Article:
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The Planet
Promising Steps Toward Campaign-Finance Reform

By John Byrne Barry

Why is the Sierra Club lining up alongside Sen. John McCain to fight for campaign-finance reform?

"Easy," said Deanna White, the Sierra Club's deputy political director. "Dirty money equals dirty air, dirty water and more attacks on our wildlands. Anti-environmental forces, from the timber industry to the chemical manufacturers, give a lot of money to political parties. And they expect a return on their investment."

Federal law currently limits direct contributions to a candidate from individuals or political action committees (PACs) to $1,000 and $5,000 per election, respectively. A loophole in the law allows for unrestricted contributions to political party committees, a.k.a. soft money, for "party-building activities," like voter registration and get-out-the-vote drives. These vast sums of money are supposed to only help candidates for local and state offices, but in practice, they are used in issue ads that all but directly advocate the election or defeat of federal candidates.

According to the Center for Responsive Politics, the energy and natural resources industries coughed up $59 million in the 2000 election season, $26 million of which was "soft money."

On Jan. 22, Sens. McCain (R-Ariz.), Russ Feingold (D-Wis.) and 21 other senators announced the Bipartisan Campaign Reform Act of 2001, S. 27, which would ban soft-money contributions, restrict corporate and union spending on campaign ads and require stricter disclosure of donations.

"Last Congress," said White, "our fight was to get this bill to the floor of the Senate. This year our fight will be to keep it from being killed by attempts to pass bad amendments."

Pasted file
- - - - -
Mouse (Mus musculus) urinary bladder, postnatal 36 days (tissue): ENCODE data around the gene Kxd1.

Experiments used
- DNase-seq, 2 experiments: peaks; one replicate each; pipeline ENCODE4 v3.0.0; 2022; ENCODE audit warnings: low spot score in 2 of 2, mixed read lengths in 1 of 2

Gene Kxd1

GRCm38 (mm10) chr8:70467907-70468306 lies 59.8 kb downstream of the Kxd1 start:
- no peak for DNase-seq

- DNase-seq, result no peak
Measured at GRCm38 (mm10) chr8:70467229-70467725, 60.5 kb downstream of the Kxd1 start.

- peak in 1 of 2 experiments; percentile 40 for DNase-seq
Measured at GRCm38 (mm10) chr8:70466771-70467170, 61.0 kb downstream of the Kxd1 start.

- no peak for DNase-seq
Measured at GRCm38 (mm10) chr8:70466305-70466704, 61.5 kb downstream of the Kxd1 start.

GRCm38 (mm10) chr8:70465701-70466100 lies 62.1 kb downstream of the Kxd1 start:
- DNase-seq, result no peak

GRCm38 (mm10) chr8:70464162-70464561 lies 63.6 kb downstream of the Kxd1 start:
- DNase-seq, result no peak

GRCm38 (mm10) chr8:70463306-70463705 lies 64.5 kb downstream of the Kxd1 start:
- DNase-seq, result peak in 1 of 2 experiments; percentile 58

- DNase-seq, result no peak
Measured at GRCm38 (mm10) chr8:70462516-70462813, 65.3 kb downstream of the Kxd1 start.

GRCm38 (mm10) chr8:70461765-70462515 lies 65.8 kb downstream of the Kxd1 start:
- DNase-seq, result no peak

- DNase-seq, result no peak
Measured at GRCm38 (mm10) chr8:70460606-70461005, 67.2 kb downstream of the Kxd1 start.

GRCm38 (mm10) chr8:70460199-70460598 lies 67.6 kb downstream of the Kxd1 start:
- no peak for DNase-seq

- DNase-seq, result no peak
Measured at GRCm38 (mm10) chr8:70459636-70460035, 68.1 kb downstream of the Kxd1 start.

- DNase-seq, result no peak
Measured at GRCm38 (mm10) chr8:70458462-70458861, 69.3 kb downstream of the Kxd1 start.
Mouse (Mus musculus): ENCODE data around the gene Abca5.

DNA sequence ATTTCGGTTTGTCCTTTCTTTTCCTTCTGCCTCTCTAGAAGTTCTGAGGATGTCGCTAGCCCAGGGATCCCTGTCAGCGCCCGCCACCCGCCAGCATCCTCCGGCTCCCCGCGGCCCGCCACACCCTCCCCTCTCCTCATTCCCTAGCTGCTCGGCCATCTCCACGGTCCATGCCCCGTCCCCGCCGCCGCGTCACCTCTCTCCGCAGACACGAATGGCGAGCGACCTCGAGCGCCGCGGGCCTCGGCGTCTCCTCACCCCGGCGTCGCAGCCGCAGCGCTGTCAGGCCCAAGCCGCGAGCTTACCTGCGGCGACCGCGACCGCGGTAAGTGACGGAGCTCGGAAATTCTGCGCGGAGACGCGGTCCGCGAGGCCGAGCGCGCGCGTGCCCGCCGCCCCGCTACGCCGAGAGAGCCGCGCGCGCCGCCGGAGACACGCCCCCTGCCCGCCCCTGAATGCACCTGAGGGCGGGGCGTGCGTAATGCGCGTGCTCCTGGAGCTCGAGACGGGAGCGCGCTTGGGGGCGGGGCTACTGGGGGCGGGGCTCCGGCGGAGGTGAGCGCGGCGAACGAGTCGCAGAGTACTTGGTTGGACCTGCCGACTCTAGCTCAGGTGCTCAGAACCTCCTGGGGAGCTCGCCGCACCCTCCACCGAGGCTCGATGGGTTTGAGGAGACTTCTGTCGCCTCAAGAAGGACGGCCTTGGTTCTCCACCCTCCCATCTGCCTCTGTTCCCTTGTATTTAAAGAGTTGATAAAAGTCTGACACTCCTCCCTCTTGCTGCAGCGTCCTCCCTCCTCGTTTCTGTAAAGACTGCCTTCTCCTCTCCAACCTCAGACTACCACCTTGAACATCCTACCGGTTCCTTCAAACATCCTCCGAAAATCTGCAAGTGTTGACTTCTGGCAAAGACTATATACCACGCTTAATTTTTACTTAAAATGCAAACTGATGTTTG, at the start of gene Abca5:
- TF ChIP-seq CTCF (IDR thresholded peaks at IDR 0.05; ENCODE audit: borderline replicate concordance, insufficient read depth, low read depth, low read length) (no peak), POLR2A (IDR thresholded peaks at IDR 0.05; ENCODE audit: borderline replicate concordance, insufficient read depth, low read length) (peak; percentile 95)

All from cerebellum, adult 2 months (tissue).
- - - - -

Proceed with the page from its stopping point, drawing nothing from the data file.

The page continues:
The turnover in the Senate in the 2000 election bodes well for passage of campaign reform. Senate Majority Leader Trent Lott (R-Miss.) has agreed to begin debate on the bill in late March and will not block it with a filibuster.

Two "poison pill" amendments the Club is especially concerned about are an increase in the direct contributions limit ("hard money") by individuals and PACs; and "paycheck protection," which would require unions to seek explicit permission from their members for political activities, without imposing similar restrictions on corporations and other institutions.

One example of the influence of soft money: In the last Congress, Sen. Slade Gorton (R-Wash.) attached a rider to an emergency-funding bill for Kosovo refugee assistance. It allowed a cyanide-leach open-pit gold mine in a Washington national forest, overturning an Interior Department ruling halting the mine. He wrote the bill in consultation with the mining industry, which contributed $1 million in hard and soft money to the Republican party and its candidates. The bill passed with a modified version of the rider.

White said that passage of the McCain bill is only a beginning, that the Club's long-term goals include stricter limits on individual and corporate contributions, public financing and other mechanisms that would improve participation.

"The less money that has to be raised," said White, "the more likely it is that politicians will listen to regular people, not just big-money contributors. And that means cleaner air and water and protected wildlands."

Take Action

Contact your senators and urge them to support the McCain-Feingold bill (S. 27) and oppose amendments that would weaken it. Call the Capitol Switchboard at (202) 224-3121.

Write a letter to the editor supporting campaign-finance reform. For more background information, contact deanna.white; or go to:

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